PALO ALTO, CA – Under CEO Meg Whitman, Hewlett-Packard (NYSE:HPQ) appeared to regain a measure to stability, and results, in most cases, were in line with analyst’s expectations. However, in the third quarter revenue declined by 8.2 percent and earnings per share fell by 14 percent, leading the company to revise guidance for 2014 downward.
According to Whitman, ‘as you know, I stated in May that I believe that company level revenue growth was still possible in fiscal 2014, particularly given the challenges I just highlighted in enterprise group and personal systems as well as the fact that 2013 revenue from key accounts in enterprise services is running off more slowly than anticipated. We now expect that total company year-over-year revenue growth in fiscal 2014 is unlikely.’
This represents a significant change in outlook as it would appear that revenues will continue to fall in printing, personal systems, and enterprise. The printing division, once a major part of the company’s portfolio, has become less crucial to the broader company; however, it continues to provide reliable cash for investment elsewhere.
Personal systems are contracting by more than 10 percent per year, and while the division is more profitable that Dell (NASDAQ:DELL), the margins have fallen to almost 2 percent in the most recent quarter. However, the user based still has some value for the company and a move to sell this division might be the company’s best option as it has missed out in smartphones and tablets – remember the slate?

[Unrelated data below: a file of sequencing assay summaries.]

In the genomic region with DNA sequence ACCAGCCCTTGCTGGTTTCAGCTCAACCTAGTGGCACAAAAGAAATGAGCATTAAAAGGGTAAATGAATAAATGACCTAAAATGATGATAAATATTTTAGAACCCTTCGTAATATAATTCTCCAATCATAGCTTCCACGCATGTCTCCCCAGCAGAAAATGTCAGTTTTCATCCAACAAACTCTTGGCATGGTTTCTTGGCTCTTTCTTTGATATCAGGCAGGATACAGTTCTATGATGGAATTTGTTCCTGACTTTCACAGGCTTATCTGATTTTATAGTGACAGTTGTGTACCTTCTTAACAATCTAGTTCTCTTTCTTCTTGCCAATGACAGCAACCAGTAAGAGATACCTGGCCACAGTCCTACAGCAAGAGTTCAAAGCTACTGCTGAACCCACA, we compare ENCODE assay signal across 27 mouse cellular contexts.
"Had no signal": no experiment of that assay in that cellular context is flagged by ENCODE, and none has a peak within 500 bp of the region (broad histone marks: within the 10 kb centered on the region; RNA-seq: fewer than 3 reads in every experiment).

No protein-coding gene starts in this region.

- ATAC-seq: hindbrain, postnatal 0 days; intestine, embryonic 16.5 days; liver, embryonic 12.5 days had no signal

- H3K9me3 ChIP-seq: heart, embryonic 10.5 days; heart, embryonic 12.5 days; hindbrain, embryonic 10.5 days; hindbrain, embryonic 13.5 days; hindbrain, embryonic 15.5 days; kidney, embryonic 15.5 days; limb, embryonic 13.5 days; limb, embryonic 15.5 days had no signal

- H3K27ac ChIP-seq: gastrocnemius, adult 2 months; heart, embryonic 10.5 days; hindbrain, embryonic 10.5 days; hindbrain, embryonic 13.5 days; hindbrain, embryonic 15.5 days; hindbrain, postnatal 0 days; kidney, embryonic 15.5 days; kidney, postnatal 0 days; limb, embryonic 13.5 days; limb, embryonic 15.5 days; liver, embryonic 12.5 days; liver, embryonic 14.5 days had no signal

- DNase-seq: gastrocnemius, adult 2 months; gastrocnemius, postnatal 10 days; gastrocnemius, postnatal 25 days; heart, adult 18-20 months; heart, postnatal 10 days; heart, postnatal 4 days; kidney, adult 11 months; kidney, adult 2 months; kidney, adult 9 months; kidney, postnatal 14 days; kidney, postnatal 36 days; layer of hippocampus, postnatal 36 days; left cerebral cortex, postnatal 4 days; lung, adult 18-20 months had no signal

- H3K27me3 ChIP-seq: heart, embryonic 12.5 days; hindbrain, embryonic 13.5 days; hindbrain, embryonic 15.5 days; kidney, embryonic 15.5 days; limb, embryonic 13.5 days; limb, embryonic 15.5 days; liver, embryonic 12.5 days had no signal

On the other hand, HP’s enterprise business appears to be in significant trouble as revenue slipped by 9 percent year-over-year. While management noted that the entire sector is under pressure, Whitman admitted that HP’s performance was particularly distressing. In an effort to improve performance, Chief Operating Officer Bill Veghte will assume responsibility for the division while Group General Manager Dave Donatelli has been reassigned to ‘special projects’. Yet the performance might be indicative of HP’s preference for bottom line stability over top line growth, which has left the company vulnerable to leaner competitors.
The software division was the lone bright spot for HP, relatively speaking. Revenue increased by 1 percent to $ 982 million, and operating profit rose by 12 percent in the third quarter. However, the division is more than five times smaller than the next smallest division and the meager growth is almost negligible when compared to the losses elsewhere.
Based on recent results it would appear that HP’s turnaround under Whitman has hit a bump in the road. While free cash flow remains strong at 7.8 percent of total revenue, it is likely to fall in 2014, leaving the company much more vulnerable. Shares in HP were down in after-hours trading on Tuesday.